1863 (game)

Original Game (in Life Magazine)

1961 was a great year for American history buffs.  It was the 100th anniversary of the most important event in US history after the Revolution:  The Civil War. Celebrations and commemorations were everywhere.  Life Magazine had a six-part series on the war, written in part by Bruce Catton, the best-known writer in the field.*

And the final part of the series included a game:  1863.

The concept was simple:  at the beginning of the year, the war was still evenly matched, so either side could win.  So the North and South would fight to see if the result was the same as history.

1863 boardThe pieces (carefully cut out of the magazine and pasted on cardboard) were square tokens for infantry, triangular ones for cavalry, and gunboats, which were shaped like the bottom of a steam iron.  Infantry moved one space at a time, cavalry two, gunboats three – but only on water.  Infantry can move three spaces if they use a railroad.

Battles were won by whichever force was larger; pieces were stacked on top of each other to move together.  The larger force would win, but lose one fewer piece than the defenders:  if it was four against three, you could wipe out the three and have two units left.  Or you could decide to wipe out only one unit and have no losses at all.  If you captured certain key cities, one (for the South) or two (for the North) pieces were removed from the board.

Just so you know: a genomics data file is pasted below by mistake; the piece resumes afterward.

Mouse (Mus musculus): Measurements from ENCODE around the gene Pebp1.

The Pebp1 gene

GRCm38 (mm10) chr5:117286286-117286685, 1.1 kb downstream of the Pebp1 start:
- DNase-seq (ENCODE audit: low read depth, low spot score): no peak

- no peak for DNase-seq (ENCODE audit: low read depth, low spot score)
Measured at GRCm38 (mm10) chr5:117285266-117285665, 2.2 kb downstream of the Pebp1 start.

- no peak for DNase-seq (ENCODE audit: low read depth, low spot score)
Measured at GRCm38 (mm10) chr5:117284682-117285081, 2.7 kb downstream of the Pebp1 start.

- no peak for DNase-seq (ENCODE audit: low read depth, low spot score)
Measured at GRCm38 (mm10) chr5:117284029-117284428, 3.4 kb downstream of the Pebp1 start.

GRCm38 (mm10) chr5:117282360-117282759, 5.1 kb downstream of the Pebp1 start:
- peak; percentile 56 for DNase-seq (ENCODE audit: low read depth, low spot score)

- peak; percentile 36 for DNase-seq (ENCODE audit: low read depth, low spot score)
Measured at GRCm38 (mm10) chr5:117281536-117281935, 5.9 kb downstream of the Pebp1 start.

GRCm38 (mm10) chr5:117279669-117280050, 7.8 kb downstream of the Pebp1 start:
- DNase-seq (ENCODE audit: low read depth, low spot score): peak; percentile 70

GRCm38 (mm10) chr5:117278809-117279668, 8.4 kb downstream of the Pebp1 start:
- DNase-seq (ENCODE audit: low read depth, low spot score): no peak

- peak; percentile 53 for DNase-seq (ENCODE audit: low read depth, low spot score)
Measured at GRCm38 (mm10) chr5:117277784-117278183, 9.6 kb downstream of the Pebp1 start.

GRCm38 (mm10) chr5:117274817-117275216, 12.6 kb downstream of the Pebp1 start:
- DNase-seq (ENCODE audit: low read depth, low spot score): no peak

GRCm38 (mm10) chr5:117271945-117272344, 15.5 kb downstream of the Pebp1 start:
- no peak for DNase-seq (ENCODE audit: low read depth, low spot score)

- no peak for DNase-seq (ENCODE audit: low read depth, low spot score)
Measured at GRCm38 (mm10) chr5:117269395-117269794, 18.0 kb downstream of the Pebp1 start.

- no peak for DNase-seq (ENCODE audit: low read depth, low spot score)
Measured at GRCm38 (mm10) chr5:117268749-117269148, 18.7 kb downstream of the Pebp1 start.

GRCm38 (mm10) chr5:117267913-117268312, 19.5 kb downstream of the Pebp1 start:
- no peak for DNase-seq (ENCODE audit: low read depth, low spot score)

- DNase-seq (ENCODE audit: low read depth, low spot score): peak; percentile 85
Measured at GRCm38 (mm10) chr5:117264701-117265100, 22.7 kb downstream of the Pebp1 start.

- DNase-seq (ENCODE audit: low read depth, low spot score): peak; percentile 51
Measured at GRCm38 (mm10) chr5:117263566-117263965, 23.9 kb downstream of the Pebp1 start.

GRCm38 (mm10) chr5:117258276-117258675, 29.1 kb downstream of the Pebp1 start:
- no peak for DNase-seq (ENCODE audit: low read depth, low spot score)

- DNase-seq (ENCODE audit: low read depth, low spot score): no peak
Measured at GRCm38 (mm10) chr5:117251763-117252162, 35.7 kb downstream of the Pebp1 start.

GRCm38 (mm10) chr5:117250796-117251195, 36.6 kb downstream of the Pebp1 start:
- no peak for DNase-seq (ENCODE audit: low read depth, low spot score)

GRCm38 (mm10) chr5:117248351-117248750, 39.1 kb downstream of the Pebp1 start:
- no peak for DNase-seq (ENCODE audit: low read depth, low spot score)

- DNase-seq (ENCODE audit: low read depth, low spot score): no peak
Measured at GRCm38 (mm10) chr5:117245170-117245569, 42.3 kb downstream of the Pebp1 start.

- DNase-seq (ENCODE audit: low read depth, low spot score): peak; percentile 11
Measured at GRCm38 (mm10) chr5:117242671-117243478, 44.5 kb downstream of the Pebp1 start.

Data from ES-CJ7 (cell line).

As I played the game, I discovered a secret:  the South usually won.  While they started with fewer pieces than the North, they had better interior lines of control and could create strong defenses by concentrating troops.  It was difficult for the North to gather enough pieces to win a battle.  Meanwhile, the Southern forces could attack where the Northern troops vacated; since they could remove two pieces (10% of the North’s forces) if they captured a key city, and the North only could remove one (6%), a capture was worse for the North.

I used to have friends choose which side to play.  They always took the North.  I counted on that.